I have been asked by clients, what program I use to keep up with everything. The simple answer is my google calendar. Here is an easy way that I organize it.
The Tale of Two Boxes
Why do I call them boxes? It's simple. They look like boxes on my calendar!
Box #1 - Pareto 80-20 rule: Focus on the essential tasks that will help you to grow and generate significant results while adding value to your work and your life. (No more than 3 of these boxes should be placed in any day, except for the last day of your workweek. Example- (Friday I will only put two boxes in my day.) I like for Friday afternoons to be open for whatever I want to do. Never schedule back to back Box #1 appointments. If you must, allow a minimum of 15 minutes in between.
Box #2 – Menial Tasks: Scheduling calls & meetings; filling out reports; organizing things; or anything that you may need to accomplish throughout the day that does not require your focus. (You may place as many of these boxes as is necessary to complete your day.)
Where do you fit these boxes into your calendar?
Box #1 must be placed in your day where you have the most energy. For example, I get up early in the morning to start my day with prayer and meditation. When I arrive at work, I am motivated and ready to get things going. By noon, my level of alertness is winding down. After a noon walk or exercise at the gym and a light lunch, I am ready for one more of Box #1. I schedule two Box #1 items. One in the morning and one after lunch. I NEVER SCHEDULE MORE THAN THREE OF THE BOX #1s IN A DAY.
Box #2 fits in between where you have placed Box #1.
WHITE SPACE: IMPORTANT…Breaks for coffee/tea or a stretch: You need it. I check email during these times or look at social media if I am brain dead. Sometimes I walk around the office or drive around to look at a property. Often, I may read for a short stent or visit with my wife or a friend. Or just be silent.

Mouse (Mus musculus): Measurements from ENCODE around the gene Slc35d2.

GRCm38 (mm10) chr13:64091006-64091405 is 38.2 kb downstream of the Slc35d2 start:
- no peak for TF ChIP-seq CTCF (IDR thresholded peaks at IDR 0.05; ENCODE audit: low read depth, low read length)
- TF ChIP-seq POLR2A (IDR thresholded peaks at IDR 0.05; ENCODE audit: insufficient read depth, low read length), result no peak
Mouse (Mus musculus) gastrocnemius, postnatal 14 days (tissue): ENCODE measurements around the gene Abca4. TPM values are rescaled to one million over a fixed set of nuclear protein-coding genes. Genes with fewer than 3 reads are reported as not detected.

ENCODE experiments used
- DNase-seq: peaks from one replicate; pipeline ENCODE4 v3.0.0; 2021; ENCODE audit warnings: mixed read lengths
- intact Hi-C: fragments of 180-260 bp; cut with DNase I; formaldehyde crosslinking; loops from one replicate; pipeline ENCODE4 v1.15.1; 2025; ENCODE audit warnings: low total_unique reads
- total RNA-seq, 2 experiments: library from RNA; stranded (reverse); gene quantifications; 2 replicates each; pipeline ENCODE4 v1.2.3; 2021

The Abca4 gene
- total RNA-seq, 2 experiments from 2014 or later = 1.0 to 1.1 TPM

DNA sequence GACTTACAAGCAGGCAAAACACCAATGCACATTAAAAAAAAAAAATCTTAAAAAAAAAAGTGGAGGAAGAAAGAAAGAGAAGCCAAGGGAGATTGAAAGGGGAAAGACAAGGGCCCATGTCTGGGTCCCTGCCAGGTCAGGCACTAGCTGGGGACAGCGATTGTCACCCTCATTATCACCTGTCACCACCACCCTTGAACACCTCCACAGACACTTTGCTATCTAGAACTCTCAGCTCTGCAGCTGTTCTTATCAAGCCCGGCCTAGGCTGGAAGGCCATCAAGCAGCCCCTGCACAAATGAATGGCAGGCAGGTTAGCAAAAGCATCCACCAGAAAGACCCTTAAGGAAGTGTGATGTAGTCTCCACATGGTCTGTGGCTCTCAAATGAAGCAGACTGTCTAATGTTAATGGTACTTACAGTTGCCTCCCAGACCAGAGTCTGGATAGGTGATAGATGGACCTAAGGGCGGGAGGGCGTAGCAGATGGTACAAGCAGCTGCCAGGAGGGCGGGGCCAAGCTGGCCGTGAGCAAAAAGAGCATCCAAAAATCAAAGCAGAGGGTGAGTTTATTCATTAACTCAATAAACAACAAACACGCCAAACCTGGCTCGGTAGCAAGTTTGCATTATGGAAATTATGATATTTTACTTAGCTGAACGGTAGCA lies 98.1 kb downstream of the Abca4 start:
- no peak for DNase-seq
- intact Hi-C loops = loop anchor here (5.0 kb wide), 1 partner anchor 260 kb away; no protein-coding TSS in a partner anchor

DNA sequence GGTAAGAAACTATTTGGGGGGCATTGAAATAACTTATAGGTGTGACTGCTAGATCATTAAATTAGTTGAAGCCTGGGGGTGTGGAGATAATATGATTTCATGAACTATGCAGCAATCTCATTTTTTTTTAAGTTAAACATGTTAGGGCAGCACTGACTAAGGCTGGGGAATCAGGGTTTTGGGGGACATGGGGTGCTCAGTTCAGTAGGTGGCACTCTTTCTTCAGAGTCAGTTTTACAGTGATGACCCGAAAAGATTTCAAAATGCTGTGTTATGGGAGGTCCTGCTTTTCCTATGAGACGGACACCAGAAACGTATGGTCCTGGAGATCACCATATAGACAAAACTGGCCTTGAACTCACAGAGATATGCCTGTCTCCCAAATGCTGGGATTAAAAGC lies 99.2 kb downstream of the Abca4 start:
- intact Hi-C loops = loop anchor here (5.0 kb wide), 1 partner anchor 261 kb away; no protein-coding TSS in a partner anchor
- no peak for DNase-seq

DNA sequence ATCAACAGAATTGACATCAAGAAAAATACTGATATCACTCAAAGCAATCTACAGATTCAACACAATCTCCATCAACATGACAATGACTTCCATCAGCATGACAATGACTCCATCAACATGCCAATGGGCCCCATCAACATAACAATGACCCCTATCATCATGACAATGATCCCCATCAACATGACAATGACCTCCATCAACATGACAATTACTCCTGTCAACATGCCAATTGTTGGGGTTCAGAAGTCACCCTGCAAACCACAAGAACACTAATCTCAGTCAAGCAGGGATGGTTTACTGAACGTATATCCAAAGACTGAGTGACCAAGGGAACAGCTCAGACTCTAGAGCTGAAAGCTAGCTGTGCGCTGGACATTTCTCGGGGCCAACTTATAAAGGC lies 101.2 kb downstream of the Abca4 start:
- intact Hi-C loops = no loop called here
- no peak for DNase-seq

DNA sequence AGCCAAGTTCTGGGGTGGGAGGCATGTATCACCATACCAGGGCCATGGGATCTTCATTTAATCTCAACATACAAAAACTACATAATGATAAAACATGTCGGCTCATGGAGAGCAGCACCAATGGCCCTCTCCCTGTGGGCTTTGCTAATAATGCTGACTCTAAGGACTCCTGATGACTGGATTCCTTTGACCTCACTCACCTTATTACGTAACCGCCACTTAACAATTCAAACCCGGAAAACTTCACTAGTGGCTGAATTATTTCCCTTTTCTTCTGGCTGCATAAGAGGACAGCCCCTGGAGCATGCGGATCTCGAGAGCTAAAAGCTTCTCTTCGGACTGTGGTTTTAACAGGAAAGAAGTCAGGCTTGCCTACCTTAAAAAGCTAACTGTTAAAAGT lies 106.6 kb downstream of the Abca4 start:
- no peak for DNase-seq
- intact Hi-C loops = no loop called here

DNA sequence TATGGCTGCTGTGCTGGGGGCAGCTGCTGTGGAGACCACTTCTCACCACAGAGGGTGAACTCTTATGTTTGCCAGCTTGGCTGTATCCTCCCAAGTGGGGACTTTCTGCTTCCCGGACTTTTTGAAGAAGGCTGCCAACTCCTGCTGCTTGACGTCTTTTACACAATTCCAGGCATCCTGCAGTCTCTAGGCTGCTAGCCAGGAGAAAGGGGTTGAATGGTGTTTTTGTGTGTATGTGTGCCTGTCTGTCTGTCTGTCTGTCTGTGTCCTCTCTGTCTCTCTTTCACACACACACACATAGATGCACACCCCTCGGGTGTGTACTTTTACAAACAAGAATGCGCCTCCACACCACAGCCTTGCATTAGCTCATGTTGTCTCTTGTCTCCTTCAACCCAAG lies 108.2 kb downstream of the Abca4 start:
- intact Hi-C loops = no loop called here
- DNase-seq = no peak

Don’t fall into the trap of putting every single task on your calendar. Tasks need to be listed separately and completed as per importance. For example, if I am working on a presentation, it will go into a Box #1 position. It may even take up two. If I am working on a to-do list of catchup items, it will go into a Box #2 location.
◘ The most important thing to remember is to never put more than 3 Box #1 (essential items) on a particular day.
◘ Which box it fits into depends on IMPORTANCE, not TYPE of activity. A conference call, meeting, lunch appointment, and similar items can fit into either.
◘ Schedule your Box #1 slots first. Everything else fits in.
◘ Never schedule anything until you look at your calendar first.
◘ Keep it flexible. We always have emergencies that take priority.
◘ Plan your calendar as follows
◘ Plan your year first
◘ Family time and vacation
◘ Church activities
◘ Recurring meetings
◘ Review and work your calendar on a rolling three months adding a month as one ends
◘ Look at your next week calendar at the end of the week (Friday for me) and plan your next week. Then again, each day before it begins.
◘ If your job requires you to take on emergency interruptions, you may consider only scheduling 2 Box# 1 tasks per day. You will then have the option of moving one of them further into the week where you would still have only three.
When you make a calendar plan correctly, you are setting yourself up to celebrate your daily accomplishments. When done incorrectly, you will set yourself up to fail. When you learn to live by your calendar, you will soon become very efficient, happy, energized, and driven. You will quickly be able to accomplish more in less time because you will become organized.
Communicate with coworkers how you value living by your calendar, and they, in turn, will be cautious about stopping by and burning your time. They will learn to respect your work ethic even more.
Keep your door closed when working on Box #1 tasks. Your time is yours, and you are the one that must decide if you want to be proactive or reactive. Always remember your day belongs to you. If you do not work your day will surely work for you.
Stuart J. Dalrymple
Certified Commercial Investment Member | Business Coach |Consultant
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